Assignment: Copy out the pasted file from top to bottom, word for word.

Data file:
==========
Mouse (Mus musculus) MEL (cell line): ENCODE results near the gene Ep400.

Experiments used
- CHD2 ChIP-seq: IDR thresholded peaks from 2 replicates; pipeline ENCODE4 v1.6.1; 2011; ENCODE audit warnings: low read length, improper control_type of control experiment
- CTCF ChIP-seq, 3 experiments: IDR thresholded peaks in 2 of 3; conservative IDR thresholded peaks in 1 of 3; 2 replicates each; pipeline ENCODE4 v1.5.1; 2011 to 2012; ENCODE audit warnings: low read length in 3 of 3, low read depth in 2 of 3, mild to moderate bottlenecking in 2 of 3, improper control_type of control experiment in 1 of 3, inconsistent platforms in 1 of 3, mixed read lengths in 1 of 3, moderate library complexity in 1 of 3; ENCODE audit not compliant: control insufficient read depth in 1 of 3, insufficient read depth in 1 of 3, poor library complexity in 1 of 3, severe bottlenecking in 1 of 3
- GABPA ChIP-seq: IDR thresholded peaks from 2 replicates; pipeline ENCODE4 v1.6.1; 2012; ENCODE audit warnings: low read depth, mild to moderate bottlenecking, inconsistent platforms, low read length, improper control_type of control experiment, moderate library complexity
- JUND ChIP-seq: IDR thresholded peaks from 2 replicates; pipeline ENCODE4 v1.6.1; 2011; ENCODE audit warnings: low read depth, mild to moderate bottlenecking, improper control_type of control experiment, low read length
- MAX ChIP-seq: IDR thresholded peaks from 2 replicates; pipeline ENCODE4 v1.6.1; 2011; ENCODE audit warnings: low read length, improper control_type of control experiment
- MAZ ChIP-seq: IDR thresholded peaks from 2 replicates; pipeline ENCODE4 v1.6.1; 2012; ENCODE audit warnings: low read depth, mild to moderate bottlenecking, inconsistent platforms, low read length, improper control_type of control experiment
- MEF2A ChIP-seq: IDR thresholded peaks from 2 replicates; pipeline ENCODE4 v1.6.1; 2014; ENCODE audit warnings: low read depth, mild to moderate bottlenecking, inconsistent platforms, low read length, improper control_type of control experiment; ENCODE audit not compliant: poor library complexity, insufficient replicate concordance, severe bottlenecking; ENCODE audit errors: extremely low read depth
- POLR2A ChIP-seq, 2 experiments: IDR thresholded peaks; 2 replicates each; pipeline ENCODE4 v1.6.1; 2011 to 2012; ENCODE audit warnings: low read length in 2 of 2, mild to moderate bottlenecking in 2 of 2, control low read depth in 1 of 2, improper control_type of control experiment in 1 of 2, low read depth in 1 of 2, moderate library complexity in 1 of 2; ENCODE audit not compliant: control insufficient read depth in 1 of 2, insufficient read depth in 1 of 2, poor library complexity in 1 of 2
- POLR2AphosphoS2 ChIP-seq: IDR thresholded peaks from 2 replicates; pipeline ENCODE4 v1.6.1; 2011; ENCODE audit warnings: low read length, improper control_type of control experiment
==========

Mouse (Mus musculus) MEL (cell line): ENCODE results near the gene Ep400.

Experiments used
- CHD2 ChIP-seq: IDR thresholded peaks from 2 replicates; pipeline ENCODE4 v1.6.1; 2011; ENCODE audit warnings: low read length, improper control_type of control experiment
- CTCF ChIP-seq, 3 experiments: IDR thresholded peaks in 2 of 3; conservative IDR thresholded peaks in 1 of 3; 2 replicates each; pipeline ENCODE4 v1.5.1; 2011 to 2012; ENCODE audit warnings: low read length in 3 of 3, low read depth in 2 of 3, mild to moderate bottlenecking in 2 of 3, improper control_type of control experiment in 1 of 3, inconsistent platforms in 1 of 3, mixed read lengths in 1 of 3, moderate library complexity in 1 of 3; ENCODE audit not compliant: control insufficient read depth in 1 of 3, insufficient read depth in 1 of 3, poor library complexity in 1 of 3, severe bottlenecking in 1 of 3
- GABPA ChIP-seq: IDR thresholded peaks from 2 replicates; pipeline ENCODE4 v1.6.1; 2012; ENCODE audit warnings: low read depth, mild to moderate bottlenecking, inconsistent platforms, low read length, improper control_type of control experiment, moderate library complexity
- JUND ChIP-seq: IDR thresholded peaks from 2 replicates; pipeline ENCODE4 v1.6.1; 2011; ENCODE audit warnings: low read depth, mild to moderate bottlenecking, improper control_type of control experiment, low read length
- MAX ChIP-seq: IDR thresholded peaks from 2 replicates; pipeline ENCODE4 v1.6.1; 2011; ENCODE audit warnings: low read length, improper control_type of control experiment
- MAZ ChIP-seq: IDR thresholded peaks from 2 replicates; pipeline ENCODE4 v1.6.1; 2012; ENCODE audit warnings: low read depth, mild to moderate bottlenecking, inconsistent platforms, low read length, improper control_type of control experiment
- MEF2A ChIP-seq: IDR thresholded peaks from 2 replicates; pipeline ENCODE4 v1.6.1; 2014; ENCODE audit warnings: low read depth, mild to moderate bottlenecking, inconsistent platforms, low read length, improper control_type of control experiment; ENCODE audit not compliant: poor library complexity, insufficient replicate concordance, severe bottlenecking; ENCODE audit errors: extremely low read depth
- POLR2A ChIP-seq, 2 experiments: IDR thresholded peaks; 2 replicates each; pipeline ENCODE4 v1.6.1; 2011 to 2012; ENCODE audit warnings: low read length in 2 of 2, mild to moderate bottlenecking in 2 of 2, control low read depth in 1 of 2, improper control_type of control experiment in 1 of 2, low read depth in 1 of 2, moderate library complexity in 1 of 2; ENCODE audit not compliant: control insufficient read depth in 1 of 2, insufficient read depth in 1 of 2, poor library complexity in 1 of 2
- POLR2AphosphoS2 ChIP-seq: IDR thresholded peaks from 2 replicates; pipeline ENCODE4 v1.6.1; 2011; ENCODE audit warnings: low read length, improper control_type of control experiment